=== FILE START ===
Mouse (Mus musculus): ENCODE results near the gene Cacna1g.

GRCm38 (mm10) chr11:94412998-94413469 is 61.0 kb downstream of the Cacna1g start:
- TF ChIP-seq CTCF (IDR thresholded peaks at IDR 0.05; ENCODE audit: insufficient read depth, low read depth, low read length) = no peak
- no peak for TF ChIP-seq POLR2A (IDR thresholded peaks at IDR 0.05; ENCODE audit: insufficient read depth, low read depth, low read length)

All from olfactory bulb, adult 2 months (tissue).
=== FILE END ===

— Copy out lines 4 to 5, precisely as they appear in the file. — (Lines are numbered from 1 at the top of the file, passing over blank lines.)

- no peak for TF ChIP-seq POLR2A (IDR thresholded peaks at IDR 0.05; ENCODE audit: insufficient read depth, low read depth, low read length)

All from olfactory bulb, adult 2 months (tissue).